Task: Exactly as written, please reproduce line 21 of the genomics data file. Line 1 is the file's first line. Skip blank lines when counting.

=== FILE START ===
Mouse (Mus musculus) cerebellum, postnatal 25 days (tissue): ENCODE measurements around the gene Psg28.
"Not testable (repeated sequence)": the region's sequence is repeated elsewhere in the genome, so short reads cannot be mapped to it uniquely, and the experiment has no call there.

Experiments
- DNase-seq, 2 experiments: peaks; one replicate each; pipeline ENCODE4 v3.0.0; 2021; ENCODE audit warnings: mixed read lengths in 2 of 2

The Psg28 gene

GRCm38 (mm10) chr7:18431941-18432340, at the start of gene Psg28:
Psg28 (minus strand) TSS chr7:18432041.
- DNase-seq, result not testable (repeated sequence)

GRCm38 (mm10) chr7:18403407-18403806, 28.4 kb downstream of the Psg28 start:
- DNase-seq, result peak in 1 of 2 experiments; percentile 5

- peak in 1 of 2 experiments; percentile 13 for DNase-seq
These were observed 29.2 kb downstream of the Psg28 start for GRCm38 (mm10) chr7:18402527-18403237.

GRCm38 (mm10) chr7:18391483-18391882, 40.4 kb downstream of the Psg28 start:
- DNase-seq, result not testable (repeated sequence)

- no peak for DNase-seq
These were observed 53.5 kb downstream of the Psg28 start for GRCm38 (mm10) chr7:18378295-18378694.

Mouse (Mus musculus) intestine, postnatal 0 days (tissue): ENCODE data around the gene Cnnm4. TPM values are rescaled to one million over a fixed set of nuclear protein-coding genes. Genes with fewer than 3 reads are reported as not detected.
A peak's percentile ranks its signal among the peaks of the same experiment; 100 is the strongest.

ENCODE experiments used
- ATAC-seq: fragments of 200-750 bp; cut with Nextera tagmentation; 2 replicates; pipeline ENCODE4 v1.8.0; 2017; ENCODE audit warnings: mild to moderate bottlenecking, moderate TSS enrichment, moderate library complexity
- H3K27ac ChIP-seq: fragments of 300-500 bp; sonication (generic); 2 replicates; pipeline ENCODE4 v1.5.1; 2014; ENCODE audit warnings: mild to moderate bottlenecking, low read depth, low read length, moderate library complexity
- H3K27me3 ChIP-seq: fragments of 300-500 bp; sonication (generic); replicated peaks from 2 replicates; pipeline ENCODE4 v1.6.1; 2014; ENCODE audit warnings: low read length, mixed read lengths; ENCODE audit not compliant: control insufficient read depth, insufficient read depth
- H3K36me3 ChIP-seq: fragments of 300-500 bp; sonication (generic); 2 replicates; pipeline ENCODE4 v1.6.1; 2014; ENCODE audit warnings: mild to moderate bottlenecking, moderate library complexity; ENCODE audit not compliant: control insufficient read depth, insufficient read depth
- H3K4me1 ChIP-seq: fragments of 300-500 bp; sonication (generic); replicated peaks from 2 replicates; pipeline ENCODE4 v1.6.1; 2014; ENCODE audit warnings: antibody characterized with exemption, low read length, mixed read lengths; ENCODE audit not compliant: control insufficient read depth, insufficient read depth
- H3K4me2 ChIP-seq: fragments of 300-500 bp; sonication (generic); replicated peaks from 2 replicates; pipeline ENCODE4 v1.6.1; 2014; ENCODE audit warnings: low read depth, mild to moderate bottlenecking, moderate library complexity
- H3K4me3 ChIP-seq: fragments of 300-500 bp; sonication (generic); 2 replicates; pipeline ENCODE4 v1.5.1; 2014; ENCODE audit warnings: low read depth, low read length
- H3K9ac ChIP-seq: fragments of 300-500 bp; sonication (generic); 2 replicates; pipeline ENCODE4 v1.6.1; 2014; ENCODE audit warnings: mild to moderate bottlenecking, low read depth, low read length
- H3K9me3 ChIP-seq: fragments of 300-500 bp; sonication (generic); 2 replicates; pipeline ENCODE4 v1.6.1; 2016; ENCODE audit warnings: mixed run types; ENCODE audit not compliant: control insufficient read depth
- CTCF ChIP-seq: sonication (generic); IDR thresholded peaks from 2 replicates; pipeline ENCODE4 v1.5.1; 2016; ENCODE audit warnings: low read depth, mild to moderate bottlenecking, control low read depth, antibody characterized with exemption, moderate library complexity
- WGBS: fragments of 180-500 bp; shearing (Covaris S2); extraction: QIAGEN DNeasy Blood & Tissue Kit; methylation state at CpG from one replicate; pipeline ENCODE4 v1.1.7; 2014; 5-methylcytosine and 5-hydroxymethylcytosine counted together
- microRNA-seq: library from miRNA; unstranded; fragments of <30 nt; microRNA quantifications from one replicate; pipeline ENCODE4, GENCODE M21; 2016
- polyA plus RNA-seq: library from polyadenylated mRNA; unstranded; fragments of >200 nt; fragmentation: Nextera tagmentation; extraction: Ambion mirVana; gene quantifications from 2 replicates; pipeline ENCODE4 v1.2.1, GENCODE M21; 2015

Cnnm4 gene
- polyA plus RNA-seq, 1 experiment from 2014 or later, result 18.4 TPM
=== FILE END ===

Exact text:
- H3K27ac ChIP-seq: fragments of 300-500 bp; sonication (generic); 2 replicates; pipeline ENCODE4 v1.5.1; 2014; ENCODE audit warnings: mild to moderate bottlenecking, low read depth, low read length, moderate library complexity